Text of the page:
November 1, 1939.
Appeal from Supreme Court of Broome County, PERSONIUS, J.
Hinman, Howard Kattell [ C. Addison Keeler of counsel], for the appellant.
Theodore Levene [ Daniel J. McAvoy of counsel], for the respondents.
Defendant appeals from two judgments, one in favor of plaintiff Gertrude A. Welch for personal injuries alleged to have been sustained through the negligence of appellant's employee, and the other in favor of plaintiff Frederick P. Welch, the husband, for expenses, medical services and loss of consortium.
Defendant conducts a retail store in Binghamton, N.Y., for the sale of women's garments and undergarments. Plaintiff received her injuries while being fitted to a girdle or corselet by one of defendant's employees. There is evidence that she suffered a slight dislocation between the first cervical vertebra and the skull, also that a small chip of bone was broken off from the inner margin of the right side of that vertebra. She suffered much pain, was in bed for ten days, receiving treatment designated "head traction" which kept the neck muscles and ligaments at "hyper extension." Afterwards she was placed in a cast that extended from her waist upward, covered part of her chin and the back of her head. This she continued to wear from May until into December.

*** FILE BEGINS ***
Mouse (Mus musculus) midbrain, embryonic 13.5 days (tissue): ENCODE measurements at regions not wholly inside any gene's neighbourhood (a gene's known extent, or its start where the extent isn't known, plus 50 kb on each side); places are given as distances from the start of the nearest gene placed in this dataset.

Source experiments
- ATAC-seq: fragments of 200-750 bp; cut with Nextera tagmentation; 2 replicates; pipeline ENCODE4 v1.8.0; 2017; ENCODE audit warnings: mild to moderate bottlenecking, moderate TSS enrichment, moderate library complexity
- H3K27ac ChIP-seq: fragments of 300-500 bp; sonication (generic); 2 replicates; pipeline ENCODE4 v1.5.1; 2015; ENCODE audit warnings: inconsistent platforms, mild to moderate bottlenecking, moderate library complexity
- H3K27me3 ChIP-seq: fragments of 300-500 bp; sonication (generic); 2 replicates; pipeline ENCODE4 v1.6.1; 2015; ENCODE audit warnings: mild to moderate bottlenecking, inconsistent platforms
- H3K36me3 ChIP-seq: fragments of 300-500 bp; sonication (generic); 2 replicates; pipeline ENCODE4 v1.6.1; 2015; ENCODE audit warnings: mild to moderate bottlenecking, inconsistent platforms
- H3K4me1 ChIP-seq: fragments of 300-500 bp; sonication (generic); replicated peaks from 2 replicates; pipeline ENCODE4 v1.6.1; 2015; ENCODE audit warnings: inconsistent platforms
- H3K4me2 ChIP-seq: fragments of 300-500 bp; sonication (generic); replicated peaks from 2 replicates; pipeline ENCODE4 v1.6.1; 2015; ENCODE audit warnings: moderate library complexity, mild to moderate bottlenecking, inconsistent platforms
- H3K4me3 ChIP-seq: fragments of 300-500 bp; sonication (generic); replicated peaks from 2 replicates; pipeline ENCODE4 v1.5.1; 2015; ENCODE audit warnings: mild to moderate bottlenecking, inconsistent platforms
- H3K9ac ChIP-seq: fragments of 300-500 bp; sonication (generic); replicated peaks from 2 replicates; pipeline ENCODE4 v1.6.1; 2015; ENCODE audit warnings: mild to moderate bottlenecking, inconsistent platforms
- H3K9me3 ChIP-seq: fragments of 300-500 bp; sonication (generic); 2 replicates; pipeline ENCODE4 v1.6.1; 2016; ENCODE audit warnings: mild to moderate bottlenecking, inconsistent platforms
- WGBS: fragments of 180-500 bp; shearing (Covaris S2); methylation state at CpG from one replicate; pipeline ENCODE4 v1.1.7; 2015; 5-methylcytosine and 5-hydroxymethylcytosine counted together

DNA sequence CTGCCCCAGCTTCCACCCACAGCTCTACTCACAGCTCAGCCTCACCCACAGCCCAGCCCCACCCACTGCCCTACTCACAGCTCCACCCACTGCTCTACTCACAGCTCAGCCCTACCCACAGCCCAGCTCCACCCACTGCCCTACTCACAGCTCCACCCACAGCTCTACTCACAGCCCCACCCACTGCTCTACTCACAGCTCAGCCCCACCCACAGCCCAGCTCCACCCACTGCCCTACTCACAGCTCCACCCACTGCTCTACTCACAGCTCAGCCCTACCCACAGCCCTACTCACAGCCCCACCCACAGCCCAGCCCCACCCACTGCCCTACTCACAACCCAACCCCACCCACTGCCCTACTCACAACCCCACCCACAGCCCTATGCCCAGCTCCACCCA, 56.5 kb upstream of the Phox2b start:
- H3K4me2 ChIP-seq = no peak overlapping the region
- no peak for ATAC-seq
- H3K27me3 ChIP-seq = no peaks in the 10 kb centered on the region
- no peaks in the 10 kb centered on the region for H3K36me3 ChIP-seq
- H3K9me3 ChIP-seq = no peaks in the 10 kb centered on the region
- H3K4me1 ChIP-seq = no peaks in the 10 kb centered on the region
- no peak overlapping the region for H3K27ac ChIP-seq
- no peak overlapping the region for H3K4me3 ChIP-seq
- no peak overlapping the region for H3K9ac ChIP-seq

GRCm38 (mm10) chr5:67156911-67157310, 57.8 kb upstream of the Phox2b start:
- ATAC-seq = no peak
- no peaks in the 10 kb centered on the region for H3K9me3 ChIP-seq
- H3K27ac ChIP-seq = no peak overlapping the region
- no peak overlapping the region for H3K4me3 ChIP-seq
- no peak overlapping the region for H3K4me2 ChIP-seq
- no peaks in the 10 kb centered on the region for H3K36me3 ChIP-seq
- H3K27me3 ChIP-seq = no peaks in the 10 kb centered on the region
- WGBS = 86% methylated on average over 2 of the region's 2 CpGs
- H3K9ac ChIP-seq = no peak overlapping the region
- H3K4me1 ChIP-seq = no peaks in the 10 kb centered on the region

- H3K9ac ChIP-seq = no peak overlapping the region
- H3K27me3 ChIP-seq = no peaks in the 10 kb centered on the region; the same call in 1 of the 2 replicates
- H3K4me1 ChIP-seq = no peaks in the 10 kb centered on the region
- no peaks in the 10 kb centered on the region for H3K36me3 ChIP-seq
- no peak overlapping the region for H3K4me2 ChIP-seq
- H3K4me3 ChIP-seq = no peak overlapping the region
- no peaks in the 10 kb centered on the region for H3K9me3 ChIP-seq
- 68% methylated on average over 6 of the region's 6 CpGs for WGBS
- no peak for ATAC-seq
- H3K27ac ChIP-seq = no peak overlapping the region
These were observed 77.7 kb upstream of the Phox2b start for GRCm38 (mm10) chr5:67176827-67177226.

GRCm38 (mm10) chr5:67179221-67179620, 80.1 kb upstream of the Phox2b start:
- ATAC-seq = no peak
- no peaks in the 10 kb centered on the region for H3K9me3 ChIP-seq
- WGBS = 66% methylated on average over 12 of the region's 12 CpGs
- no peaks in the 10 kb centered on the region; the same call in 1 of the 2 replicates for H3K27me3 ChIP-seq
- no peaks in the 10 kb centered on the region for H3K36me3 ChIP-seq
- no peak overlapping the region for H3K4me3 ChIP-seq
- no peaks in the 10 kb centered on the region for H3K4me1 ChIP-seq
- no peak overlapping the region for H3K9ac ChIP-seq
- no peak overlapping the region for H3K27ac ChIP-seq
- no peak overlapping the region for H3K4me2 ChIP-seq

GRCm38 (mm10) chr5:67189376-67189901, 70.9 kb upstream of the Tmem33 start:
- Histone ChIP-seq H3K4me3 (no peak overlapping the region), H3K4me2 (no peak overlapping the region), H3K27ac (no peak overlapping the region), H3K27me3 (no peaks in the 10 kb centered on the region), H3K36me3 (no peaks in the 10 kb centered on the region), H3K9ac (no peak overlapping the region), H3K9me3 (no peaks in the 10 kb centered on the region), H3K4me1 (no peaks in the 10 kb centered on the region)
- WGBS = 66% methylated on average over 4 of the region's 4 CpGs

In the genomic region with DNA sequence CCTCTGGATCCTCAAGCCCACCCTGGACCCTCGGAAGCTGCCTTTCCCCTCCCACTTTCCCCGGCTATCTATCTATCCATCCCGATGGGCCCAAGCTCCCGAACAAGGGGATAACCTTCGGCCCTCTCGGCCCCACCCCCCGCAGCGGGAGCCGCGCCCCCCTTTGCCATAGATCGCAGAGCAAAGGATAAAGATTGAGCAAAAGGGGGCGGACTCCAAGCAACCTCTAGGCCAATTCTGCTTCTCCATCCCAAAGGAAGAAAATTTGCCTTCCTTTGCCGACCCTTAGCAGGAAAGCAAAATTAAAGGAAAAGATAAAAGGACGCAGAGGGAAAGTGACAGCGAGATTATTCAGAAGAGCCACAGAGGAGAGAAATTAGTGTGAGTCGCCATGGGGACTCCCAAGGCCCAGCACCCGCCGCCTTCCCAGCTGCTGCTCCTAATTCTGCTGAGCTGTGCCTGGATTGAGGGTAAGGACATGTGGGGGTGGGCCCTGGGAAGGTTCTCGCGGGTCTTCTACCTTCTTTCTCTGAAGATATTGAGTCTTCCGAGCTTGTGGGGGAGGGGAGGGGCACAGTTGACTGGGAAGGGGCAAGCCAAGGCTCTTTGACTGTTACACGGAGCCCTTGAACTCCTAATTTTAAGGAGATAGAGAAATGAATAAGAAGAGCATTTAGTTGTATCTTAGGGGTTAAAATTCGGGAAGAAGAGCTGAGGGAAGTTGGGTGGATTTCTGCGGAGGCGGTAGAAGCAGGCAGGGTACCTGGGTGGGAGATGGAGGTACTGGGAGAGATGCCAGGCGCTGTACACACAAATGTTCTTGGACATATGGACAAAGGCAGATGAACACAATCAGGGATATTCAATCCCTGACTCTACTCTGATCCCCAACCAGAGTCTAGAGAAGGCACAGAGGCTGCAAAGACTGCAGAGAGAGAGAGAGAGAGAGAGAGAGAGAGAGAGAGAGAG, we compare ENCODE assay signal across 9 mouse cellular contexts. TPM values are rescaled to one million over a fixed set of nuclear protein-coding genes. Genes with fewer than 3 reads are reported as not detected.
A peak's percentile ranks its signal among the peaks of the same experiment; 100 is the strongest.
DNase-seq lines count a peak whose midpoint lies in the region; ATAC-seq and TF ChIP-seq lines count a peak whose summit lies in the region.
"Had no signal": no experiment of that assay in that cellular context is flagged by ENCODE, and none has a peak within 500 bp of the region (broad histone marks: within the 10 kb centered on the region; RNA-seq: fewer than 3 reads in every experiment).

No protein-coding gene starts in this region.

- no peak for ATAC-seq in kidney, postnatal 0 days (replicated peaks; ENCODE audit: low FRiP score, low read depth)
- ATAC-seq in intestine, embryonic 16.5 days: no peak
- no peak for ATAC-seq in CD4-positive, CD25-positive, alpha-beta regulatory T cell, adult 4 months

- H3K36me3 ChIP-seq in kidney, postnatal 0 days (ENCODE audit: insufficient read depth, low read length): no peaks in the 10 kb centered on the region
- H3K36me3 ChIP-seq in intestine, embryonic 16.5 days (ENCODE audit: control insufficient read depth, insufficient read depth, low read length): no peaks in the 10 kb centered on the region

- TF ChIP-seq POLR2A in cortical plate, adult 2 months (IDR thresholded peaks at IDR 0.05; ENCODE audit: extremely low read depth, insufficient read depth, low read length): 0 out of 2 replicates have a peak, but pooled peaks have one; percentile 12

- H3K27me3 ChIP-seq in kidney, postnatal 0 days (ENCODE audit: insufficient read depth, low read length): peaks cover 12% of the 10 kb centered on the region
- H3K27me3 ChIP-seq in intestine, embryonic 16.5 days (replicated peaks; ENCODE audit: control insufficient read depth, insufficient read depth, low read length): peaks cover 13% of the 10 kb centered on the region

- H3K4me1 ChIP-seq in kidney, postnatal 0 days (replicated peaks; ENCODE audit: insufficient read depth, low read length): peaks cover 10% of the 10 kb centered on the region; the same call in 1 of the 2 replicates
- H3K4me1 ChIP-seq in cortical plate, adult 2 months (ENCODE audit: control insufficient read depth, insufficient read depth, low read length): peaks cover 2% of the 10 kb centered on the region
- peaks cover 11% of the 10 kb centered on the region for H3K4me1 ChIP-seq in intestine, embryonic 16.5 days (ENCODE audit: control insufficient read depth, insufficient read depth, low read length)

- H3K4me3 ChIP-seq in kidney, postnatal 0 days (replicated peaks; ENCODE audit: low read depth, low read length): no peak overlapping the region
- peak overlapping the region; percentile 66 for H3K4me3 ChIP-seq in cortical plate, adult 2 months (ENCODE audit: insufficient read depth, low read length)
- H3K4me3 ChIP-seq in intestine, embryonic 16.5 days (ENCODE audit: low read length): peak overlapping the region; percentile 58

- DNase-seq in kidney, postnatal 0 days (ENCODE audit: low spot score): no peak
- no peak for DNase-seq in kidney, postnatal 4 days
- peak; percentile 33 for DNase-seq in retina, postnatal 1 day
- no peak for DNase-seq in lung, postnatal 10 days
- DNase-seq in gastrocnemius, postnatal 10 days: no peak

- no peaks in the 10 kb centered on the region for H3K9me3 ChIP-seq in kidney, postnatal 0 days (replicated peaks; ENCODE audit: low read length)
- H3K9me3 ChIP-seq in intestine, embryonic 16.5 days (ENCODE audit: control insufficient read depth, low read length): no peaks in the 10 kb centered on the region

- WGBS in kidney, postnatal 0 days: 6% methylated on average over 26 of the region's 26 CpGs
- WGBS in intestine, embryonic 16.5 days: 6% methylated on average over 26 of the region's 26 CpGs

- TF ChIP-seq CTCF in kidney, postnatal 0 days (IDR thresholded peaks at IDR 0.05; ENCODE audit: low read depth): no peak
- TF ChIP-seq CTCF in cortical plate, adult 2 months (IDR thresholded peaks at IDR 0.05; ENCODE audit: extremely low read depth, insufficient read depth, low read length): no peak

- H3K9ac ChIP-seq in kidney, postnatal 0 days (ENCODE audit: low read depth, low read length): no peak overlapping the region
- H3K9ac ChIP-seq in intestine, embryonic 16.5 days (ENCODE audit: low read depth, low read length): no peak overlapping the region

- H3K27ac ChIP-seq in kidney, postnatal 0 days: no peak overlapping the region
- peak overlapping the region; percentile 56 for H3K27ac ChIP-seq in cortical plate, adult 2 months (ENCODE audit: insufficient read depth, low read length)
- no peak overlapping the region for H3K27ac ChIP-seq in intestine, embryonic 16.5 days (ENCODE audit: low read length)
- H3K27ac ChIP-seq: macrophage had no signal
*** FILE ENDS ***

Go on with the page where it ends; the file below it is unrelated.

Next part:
It is plaintiff's version, which does not differ materially from the defendant's, that upon entering the store she inquired for the desired garment, was shown into a fitting room where she disrobed and while removing her shoes was told that it was not necessary to do so, as the fitting would be over the head. It appears from the evidence that a corselet is a tubular garment of elastic fabric designed to mold a woman's form in accordance with the current requirements of fashion. It necessarily fits as snugly as a reasonable degree of comfort (dependent on the fortitude of the wearer) permits.